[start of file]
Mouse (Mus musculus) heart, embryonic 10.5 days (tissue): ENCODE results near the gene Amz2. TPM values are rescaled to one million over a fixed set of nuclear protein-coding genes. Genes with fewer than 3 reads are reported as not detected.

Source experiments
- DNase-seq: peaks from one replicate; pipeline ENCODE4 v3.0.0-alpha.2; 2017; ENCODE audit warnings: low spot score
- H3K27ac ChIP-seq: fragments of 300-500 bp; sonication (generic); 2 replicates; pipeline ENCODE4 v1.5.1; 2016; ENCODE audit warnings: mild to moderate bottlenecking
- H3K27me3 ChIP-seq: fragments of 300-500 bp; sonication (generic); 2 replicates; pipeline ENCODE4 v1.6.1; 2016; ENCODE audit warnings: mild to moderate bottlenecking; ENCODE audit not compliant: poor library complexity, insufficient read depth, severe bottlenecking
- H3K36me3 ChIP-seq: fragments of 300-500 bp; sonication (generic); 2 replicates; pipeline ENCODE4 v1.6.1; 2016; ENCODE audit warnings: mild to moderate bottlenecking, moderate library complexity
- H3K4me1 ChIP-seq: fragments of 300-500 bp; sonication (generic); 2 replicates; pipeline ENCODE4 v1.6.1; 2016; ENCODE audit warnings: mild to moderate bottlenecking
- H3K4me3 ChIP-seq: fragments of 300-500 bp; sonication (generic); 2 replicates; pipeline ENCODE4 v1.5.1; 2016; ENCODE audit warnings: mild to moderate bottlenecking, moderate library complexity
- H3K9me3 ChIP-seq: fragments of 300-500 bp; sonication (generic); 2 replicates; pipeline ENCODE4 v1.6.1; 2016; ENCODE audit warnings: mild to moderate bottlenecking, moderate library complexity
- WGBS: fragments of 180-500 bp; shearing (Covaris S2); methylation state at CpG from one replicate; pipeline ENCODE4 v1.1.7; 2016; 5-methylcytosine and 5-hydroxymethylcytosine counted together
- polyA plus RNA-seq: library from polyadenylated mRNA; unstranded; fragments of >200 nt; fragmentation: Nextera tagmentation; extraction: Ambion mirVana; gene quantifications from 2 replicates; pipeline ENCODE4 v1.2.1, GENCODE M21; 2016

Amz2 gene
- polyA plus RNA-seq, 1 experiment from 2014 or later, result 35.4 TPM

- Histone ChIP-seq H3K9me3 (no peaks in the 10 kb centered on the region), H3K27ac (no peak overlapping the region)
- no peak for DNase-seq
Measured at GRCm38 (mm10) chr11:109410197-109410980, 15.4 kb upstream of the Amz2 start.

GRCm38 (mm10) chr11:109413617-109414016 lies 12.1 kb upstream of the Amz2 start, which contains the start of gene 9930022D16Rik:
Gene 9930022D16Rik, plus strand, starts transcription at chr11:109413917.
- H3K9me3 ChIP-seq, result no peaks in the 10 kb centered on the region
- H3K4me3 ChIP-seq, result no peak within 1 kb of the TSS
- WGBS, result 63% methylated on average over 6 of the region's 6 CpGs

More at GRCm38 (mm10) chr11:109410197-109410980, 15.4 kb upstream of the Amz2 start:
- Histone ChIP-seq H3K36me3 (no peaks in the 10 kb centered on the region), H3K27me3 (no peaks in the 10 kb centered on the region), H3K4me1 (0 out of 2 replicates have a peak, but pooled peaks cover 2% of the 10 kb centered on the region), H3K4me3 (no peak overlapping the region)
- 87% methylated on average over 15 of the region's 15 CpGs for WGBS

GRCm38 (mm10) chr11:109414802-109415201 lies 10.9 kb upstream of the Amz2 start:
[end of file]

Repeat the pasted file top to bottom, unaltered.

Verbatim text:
Mouse (Mus musculus) heart, embryonic 10.5 days (tissue): ENCODE results near the gene Amz2. TPM values are rescaled to one million over a fixed set of nuclear protein-coding genes. Genes with fewer than 3 reads are reported as not detected.

Source experiments
- DNase-seq: peaks from one replicate; pipeline ENCODE4 v3.0.0-alpha.2; 2017; ENCODE audit warnings: low spot score
- H3K27ac ChIP-seq: fragments of 300-500 bp; sonication (generic); 2 replicates; pipeline ENCODE4 v1.5.1; 2016; ENCODE audit warnings: mild to moderate bottlenecking
- H3K27me3 ChIP-seq: fragments of 300-500 bp; sonication (generic); 2 replicates; pipeline ENCODE4 v1.6.1; 2016; ENCODE audit warnings: mild to moderate bottlenecking; ENCODE audit not compliant: poor library complexity, insufficient read depth, severe bottlenecking
- H3K36me3 ChIP-seq: fragments of 300-500 bp; sonication (generic); 2 replicates; pipeline ENCODE4 v1.6.1; 2016; ENCODE audit warnings: mild to moderate bottlenecking, moderate library complexity
- H3K4me1 ChIP-seq: fragments of 300-500 bp; sonication (generic); 2 replicates; pipeline ENCODE4 v1.6.1; 2016; ENCODE audit warnings: mild to moderate bottlenecking
- H3K4me3 ChIP-seq: fragments of 300-500 bp; sonication (generic); 2 replicates; pipeline ENCODE4 v1.5.1; 2016; ENCODE audit warnings: mild to moderate bottlenecking, moderate library complexity
- H3K9me3 ChIP-seq: fragments of 300-500 bp; sonication (generic); 2 replicates; pipeline ENCODE4 v1.6.1; 2016; ENCODE audit warnings: mild to moderate bottlenecking, moderate library complexity
- WGBS: fragments of 180-500 bp; shearing (Covaris S2); methylation state at CpG from one replicate; pipeline ENCODE4 v1.1.7; 2016; 5-methylcytosine and 5-hydroxymethylcytosine counted together
- polyA plus RNA-seq: library from polyadenylated mRNA; unstranded; fragments of >200 nt; fragmentation: Nextera tagmentation; extraction: Ambion mirVana; gene quantifications from 2 replicates; pipeline ENCODE4 v1.2.1, GENCODE M21; 2016

Amz2 gene
- polyA plus RNA-seq, 1 experiment from 2014 or later, result 35.4 TPM

- Histone ChIP-seq H3K9me3 (no peaks in the 10 kb centered on the region), H3K27ac (no peak overlapping the region)
- no peak for DNase-seq
Measured at GRCm38 (mm10) chr11:109410197-109410980, 15.4 kb upstream of the Amz2 start.

GRCm38 (mm10) chr11:109413617-109414016 lies 12.1 kb upstream of the Amz2 start, which contains the start of gene 9930022D16Rik:
Gene 9930022D16Rik, plus strand, starts transcription at chr11:109413917.
- H3K9me3 ChIP-seq, result no peaks in the 10 kb centered on the region
- H3K4me3 ChIP-seq, result no peak within 1 kb of the TSS
- WGBS, result 63% methylated on average over 6 of the region's 6 CpGs

More at GRCm38 (mm10) chr11:109410197-109410980, 15.4 kb upstream of the Amz2 start:
- Histone ChIP-seq H3K36me3 (no peaks in the 10 kb centered on the region), H3K27me3 (no peaks in the 10 kb centered on the region), H3K4me1 (0 out of 2 replicates have a peak, but pooled peaks cover 2% of the 10 kb centered on the region), H3K4me3 (no peak overlapping the region)
- 87% methylated on average over 15 of the region's 15 CpGs for WGBS

GRCm38 (mm10) chr11:109414802-109415201 lies 10.9 kb upstream of the Amz2 start: